Tuesday, September 08, 2015

Letting ourselves be seen


Mark 7: 24-37
New Ark United Church of Christ, Newark, DE
September 6, 2015





            Every now and then the gospel writers allow us to see Jesus being fully human. Not just flesh and blood. Not only loving, compassionate, sad, or forgiving, but angry, tired, cranky, impatient, and stubborn. Not only determined and surrounded by crowds of people but wanting to hide and have some privacy, like any parent of young children scrambling for the bathroom and locking the door. Here he’s losing his cool, letting loose with an ethnic slur, holding on to an old prejudice, backing up, trying again, and allowing a sigh to escape his lips as he loosens the tongue and opens the ears of a deaf man. All without social media coming down on him like so much fire and brimstone. Just human. No more, no less, and without shame.


          Being human is something we allow more for ourselves than we do for others, and even then we skimp on the grace. In the Star Trek universe, Captain Kirk said to his half-human, half-Vulcan first officer, “Spock, you want to know something? Everybody’s human.” To which Spock replied, “I find that remark…insulting.” It’s hooray for our side when our humanity shines through our compassion, forgiveness, justice, generosity, acts of great courage and small kindnesses. But when we’re scared or scarred (or someone else is), when we do something stupid or hurtful (or someone else does), we shame others and ourselves, and we shrink the circle of grace.




          Letting ourselves be seen, all of who we are, our goodness and our meanness, our gifts and our flaws or somewhere in between, requires that we be vulnerable. Author Brené Brown defines vulnerability as “uncertainty, risk, and emotional exposure”. These are the very things we try to avoid on a daily basis because they can make us feel weak. And yet following Jesus is full of uncertainty, risk, and emotional exposure. Or at least it was for the disciples. Lately, the Christian church has become notorious for its certainty, risk-avoidance, and emotional martyrdom.


          It’s not easy for a church to allow itself be fully seen; it’s not easy for we who serve the church to allow ourselves to be fully seen, with our gifts and our flaws, our goodness and our meanness or somewhere in between; to be authentically human. I wonder if this is one of the reasons why we don’t like prayers of confession, why words like ‘sin’, ‘savior’, and ‘salvation’ disturb us, why it’s difficult to listen or deliver a message like this. We’re the proverbial Eve and Adam, naked before our Creator, yet clothed in our shame.


          Shame is something we all have; we fool no one but ourselves if we say there is no shame in us. When someone shames us, we feel as though we don’t belong, that we are unworthy of belonging, and we experience disconnection from others. When we shame another human being, in effect, we are saying they don’t belong, that they are unworthy of love and connection. When we are vulnerable (and when are we not), we are at risk for shame and disconnection.


          And yet, vulnerability is also the wellspring for joy, creativity, connection, courage, love, and the ability to be open, authentic, to be fully seen. Being vulnerable is like walking a tightrope without a net. Still, the church is called to be the net, that place of safety and trust, with appropriate boundaries, so we can be vulnerable without fear, without shame, with our whole hearts.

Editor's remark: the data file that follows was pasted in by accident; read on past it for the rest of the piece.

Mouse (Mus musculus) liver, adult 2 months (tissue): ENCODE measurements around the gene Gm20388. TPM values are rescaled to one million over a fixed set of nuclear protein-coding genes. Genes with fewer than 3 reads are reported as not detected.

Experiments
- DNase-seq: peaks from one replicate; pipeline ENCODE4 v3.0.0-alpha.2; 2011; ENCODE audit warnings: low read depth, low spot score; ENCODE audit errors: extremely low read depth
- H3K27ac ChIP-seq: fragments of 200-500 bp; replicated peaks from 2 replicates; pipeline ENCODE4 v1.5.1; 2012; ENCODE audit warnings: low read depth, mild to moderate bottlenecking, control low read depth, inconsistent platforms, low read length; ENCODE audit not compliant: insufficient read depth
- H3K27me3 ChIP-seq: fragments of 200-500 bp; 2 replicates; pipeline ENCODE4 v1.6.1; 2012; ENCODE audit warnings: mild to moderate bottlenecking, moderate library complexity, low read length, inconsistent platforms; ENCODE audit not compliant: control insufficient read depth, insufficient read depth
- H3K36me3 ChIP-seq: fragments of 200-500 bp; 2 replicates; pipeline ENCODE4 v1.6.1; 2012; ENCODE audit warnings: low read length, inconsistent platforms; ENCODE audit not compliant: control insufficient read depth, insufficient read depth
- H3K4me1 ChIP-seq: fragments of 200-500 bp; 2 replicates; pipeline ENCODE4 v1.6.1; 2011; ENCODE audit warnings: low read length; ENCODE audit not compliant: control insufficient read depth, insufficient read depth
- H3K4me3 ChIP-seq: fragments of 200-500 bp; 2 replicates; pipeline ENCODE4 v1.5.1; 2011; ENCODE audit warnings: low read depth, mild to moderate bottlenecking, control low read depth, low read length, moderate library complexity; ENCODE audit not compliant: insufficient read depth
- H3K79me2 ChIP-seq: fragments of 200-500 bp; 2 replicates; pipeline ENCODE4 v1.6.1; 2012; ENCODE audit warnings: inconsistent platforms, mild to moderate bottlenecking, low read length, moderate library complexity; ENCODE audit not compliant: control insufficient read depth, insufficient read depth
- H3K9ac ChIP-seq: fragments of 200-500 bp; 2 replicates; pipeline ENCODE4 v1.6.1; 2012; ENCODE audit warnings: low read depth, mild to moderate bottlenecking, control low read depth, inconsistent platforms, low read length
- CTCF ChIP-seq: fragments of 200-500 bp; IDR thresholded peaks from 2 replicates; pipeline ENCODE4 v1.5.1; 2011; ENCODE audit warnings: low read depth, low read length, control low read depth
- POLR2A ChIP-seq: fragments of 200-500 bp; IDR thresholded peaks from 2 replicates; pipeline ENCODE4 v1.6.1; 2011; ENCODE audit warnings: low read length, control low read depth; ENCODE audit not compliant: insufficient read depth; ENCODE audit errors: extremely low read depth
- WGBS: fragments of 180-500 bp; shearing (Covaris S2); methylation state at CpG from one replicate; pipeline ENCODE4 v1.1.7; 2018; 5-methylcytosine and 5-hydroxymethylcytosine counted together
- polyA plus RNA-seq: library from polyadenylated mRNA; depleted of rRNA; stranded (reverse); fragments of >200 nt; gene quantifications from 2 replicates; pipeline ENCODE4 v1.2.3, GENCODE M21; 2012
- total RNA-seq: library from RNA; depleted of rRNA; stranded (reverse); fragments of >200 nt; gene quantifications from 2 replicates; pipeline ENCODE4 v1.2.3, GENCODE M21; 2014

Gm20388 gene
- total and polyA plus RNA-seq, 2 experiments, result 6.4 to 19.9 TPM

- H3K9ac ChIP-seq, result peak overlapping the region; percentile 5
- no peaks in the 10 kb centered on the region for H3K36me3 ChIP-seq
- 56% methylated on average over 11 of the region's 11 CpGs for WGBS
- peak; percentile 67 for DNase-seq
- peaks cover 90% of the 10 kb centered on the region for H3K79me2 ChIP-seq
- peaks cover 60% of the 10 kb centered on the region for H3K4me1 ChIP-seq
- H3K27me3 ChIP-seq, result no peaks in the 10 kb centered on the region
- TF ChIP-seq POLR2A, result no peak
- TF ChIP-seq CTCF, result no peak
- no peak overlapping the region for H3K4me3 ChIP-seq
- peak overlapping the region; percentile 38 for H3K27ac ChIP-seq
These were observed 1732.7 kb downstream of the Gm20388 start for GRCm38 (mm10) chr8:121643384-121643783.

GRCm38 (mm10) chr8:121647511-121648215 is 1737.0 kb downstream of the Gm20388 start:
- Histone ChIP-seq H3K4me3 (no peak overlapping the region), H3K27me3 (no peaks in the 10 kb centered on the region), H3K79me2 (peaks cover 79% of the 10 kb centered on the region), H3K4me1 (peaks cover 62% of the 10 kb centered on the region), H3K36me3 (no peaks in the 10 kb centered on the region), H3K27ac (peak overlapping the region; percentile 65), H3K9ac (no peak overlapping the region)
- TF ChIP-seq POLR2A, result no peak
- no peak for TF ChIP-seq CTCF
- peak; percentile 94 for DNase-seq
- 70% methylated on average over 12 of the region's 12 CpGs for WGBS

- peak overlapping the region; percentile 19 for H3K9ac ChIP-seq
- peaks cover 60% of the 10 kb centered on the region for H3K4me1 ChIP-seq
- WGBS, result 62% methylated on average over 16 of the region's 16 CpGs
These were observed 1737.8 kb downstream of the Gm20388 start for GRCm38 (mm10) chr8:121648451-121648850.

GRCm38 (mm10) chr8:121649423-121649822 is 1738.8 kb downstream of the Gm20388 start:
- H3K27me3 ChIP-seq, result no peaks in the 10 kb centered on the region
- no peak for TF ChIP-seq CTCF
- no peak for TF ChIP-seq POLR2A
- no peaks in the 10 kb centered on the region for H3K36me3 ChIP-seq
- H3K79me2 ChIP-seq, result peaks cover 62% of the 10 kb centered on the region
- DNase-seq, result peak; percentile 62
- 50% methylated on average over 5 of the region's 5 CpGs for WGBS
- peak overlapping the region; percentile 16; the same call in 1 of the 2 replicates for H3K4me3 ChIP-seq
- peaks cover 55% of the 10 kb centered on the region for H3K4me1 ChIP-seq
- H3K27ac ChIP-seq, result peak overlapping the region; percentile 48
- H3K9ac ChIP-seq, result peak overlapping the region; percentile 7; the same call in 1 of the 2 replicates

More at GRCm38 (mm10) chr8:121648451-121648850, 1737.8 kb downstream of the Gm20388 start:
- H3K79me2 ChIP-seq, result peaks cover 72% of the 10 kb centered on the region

We’re called to be the net, but let’s be honest; we don’t always behave that way. Sometimes we let people fall through. Maybe we’re one who’s let someone slip by or we dropped them. Maybe we’ve been one who’s fallen through. Maybe it’s happened more than once, yet we still keep giving church a second chance, feasting on the crumbs under the Table. Maybe there are times we feel alone in a room full of people who profess to care about us. There are some who are not in church for these very reasons.


          Feeling disconnected, feeling alone in a faith community is probably one of the worst feelings, and we can feel shame because of it. How do we speak of our loneliness to people from whom we feel disconnected?


          In the two healing stories from Mark, both the woman and her daughter and the deaf man were outsiders; she, a Gentile, and he, because of his speech and hearing impediments. Jesus would not have met them had he not traveled beyond his homeland, walking a great distance. God calls us to have the courage to allow ourselves to be seen, to bridge the distance, to make the first move and reach out to one another with our whole hearts.






            We make it so complicated; we place such high expectations on ourselves and on each other. Jesus said it doesn’t get any more complicated than this: to love God, to love one another, to love ourselves. Everything else hinges on these three things. It’s all about connection and staying connected to each other, especially when it is difficult. For it is love and connection that make it possible for us to be fully seen, fully authentic, fully human, and ultimately realize, we are also fully divine, each one of us an image of God.


         The Rev. Bob Degges, of Bethany Christian Church in Fort Washington, MD, proclaimed in a recent newsletter, “God has created people as mysteries, not as problems to be solved.” You, me, every living soul, we are wondrous, human mysteries. And here at this Table we meet again and again the mystery of mysteries. Christ has died. Christ is risen. Christ will come again. The One who was fully seen, fully vulnerable on the cross can be fully seen in you and me and the gospel lived out in our lives. Lord Jesus Christ, open our lives. Amen.



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